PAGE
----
This prompted the reissue of a final care order with the full support of the parents, albeit in argument that they would apply to have the order discharged if their reunion was not provided in due course.

For clarity, under section 33 of the Children Act 1989 an acting local authority is granted parental responsibility (PR) for the duration of the assigned care order and can therefore determine the rights of the parents in relation to their children; while under section 100, the courts are expressly denied interference with those powers; however, section 6 of the HRA 1998 prevents a public authority from acting in a way that proves incompatible with a Convention right, while section 7 allows those victim of such actions, to bring proceedings against them.

Section 8 (Judicial remedies) further enables the court to decide how best to provide legal remedy, or issue powers appropriate to its jurisdiction, which translates that where a local authority infringes art.8 of the HRA 1998 (Right to respect for private and family life), the deciding court can lawfully grant relief to those affected. 

More interestingly, under the Review of Children’s Cases Regulations 1991, a local authority is required to consider the possible discharge of a care order on a six-monthly basis (subject to the views and consideration of the child(ren) and parents), while section 3(1) of the Children Act 1989 provides that parents retain the same rights, duties, powers and parental responsibilities as before an order was made, therefore their civil rights are affected, but not wholly compromised.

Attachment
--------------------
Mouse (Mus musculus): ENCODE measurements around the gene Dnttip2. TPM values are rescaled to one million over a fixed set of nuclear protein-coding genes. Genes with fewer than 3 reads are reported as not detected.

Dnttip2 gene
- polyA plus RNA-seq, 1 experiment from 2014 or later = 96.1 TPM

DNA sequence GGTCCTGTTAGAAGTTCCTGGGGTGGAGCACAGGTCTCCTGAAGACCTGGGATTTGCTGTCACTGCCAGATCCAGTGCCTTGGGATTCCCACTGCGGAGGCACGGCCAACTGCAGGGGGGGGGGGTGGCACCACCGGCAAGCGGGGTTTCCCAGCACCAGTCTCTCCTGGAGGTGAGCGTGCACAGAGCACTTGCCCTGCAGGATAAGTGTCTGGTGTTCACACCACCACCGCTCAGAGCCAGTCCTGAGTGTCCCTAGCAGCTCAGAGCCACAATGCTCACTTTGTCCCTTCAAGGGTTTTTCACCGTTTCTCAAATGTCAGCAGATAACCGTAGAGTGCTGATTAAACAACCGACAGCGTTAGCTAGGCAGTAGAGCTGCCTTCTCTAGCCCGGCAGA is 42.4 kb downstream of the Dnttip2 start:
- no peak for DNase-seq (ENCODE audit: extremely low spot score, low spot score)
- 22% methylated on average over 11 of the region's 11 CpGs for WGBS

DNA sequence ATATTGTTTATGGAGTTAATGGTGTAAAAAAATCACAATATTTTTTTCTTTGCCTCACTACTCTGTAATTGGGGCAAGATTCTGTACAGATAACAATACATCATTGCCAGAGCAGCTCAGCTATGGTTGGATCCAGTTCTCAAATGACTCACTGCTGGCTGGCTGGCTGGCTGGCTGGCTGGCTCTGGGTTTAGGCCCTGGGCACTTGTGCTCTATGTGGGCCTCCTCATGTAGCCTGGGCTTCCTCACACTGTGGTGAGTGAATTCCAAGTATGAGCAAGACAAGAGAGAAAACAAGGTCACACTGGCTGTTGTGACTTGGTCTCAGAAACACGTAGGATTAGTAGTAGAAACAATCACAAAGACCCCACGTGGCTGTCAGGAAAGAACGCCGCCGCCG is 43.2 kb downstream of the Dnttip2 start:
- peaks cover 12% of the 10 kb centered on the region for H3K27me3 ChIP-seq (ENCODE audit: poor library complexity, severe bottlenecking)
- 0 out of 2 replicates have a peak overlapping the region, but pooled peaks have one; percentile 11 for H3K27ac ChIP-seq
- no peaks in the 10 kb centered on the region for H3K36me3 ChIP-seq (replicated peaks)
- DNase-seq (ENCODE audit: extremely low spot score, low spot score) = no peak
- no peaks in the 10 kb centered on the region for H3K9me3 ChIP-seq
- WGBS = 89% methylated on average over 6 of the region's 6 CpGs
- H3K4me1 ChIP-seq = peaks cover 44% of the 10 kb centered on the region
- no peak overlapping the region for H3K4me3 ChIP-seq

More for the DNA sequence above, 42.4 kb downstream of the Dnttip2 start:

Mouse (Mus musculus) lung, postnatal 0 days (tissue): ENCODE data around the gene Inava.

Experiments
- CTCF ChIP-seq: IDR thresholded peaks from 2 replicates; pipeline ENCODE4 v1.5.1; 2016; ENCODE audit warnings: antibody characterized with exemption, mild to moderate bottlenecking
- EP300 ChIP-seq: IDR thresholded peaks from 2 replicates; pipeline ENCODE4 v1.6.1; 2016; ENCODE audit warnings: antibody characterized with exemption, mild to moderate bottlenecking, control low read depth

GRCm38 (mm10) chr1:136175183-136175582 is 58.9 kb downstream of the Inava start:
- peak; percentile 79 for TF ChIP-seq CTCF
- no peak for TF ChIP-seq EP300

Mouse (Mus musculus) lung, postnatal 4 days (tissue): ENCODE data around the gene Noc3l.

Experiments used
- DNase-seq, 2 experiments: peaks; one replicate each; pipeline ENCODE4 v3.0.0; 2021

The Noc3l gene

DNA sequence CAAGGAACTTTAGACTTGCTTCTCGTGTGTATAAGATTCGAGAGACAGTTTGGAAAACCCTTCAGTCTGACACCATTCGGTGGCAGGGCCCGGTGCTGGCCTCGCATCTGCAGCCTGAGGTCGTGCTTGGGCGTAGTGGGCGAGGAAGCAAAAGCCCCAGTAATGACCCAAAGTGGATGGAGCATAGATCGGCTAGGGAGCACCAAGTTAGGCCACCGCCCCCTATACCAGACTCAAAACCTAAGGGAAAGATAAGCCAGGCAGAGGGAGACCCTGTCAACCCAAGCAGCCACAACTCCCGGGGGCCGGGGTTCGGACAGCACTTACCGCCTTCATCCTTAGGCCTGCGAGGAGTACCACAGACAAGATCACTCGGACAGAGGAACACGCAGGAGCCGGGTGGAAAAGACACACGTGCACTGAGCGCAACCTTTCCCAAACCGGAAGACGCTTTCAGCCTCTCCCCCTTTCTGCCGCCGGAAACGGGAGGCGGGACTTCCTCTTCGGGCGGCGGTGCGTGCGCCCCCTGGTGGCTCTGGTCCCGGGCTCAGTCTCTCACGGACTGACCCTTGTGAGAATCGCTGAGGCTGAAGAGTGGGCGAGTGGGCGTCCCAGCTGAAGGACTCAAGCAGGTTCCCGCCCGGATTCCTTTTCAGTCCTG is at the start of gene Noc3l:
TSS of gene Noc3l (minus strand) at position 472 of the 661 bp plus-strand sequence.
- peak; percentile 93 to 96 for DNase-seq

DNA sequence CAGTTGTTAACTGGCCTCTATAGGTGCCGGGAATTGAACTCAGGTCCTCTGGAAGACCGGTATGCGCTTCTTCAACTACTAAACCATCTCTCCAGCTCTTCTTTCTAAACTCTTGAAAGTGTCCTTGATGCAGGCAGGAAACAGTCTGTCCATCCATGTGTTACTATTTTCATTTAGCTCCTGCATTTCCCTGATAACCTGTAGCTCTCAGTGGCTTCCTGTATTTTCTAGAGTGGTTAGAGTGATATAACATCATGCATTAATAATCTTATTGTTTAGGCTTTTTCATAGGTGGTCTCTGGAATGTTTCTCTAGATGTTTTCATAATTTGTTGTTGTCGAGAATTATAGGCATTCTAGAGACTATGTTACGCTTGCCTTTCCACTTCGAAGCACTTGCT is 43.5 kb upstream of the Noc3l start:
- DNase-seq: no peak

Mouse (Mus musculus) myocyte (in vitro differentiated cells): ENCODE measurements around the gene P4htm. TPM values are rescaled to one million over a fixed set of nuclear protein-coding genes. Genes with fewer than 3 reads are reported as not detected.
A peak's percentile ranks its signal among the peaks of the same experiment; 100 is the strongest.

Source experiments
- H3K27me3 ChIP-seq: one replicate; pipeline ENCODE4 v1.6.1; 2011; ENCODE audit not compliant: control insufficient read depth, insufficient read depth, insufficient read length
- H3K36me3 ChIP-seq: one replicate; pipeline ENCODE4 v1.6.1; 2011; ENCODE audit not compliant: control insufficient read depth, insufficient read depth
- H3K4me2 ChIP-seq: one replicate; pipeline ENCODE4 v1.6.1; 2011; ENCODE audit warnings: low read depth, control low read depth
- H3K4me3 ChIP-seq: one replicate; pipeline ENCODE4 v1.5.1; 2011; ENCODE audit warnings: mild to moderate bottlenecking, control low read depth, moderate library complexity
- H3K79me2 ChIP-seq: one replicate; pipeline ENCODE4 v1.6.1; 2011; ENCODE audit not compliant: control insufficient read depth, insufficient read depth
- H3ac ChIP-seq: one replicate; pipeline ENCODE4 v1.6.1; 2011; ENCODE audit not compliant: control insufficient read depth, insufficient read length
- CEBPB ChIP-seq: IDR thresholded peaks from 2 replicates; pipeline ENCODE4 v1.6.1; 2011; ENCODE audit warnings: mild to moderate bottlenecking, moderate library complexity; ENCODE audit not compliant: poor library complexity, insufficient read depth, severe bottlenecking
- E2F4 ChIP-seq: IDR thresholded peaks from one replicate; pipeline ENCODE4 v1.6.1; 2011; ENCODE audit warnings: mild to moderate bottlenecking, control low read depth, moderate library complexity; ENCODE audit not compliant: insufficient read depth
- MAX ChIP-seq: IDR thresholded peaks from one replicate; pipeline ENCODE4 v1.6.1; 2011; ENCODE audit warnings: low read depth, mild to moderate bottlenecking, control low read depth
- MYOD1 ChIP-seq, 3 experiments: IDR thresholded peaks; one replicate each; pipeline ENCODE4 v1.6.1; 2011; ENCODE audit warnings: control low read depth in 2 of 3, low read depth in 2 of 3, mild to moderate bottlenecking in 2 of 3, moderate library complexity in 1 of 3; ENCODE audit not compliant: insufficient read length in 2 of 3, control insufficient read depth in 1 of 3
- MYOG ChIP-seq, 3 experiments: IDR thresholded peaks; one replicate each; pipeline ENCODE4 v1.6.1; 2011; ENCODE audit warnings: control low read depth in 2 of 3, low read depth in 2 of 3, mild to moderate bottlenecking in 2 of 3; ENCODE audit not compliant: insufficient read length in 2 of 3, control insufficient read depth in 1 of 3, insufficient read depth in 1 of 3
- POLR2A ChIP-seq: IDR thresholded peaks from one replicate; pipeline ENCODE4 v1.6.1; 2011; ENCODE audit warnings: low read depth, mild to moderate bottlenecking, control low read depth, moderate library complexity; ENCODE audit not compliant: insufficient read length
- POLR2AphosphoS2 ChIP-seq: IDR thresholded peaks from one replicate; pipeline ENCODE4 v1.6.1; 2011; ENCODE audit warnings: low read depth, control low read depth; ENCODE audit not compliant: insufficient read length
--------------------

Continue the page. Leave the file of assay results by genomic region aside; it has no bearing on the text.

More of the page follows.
Finally, section 38 of the Children Act 1989 provides the court with powers to issue interim care orders in order to provide safety and security for vulnerable children for a determined period.

With both cases put before the House of Lords, it became evident that in the first case, the Court of Appeal had introduced a ‘starring’ mechanism as a means of preventing failure to implement care plans, whereby each plan was marked with progressive indicators that when not reached in the agreed period, triggered automatic rights to reactivate the consultation process in order to avoid missed or overlooked public body requirements.

In the second case, no such mechanism had been used, which had prompted intervention by the Secretary of State for Health, who received claims that sections 31, 33(3),38 and 100 of the Children Act 1989 were incompatible with existing Convention rights, while the local authority had appealed against the alteration of the care order and the broadening of judicial powers to award interim orders.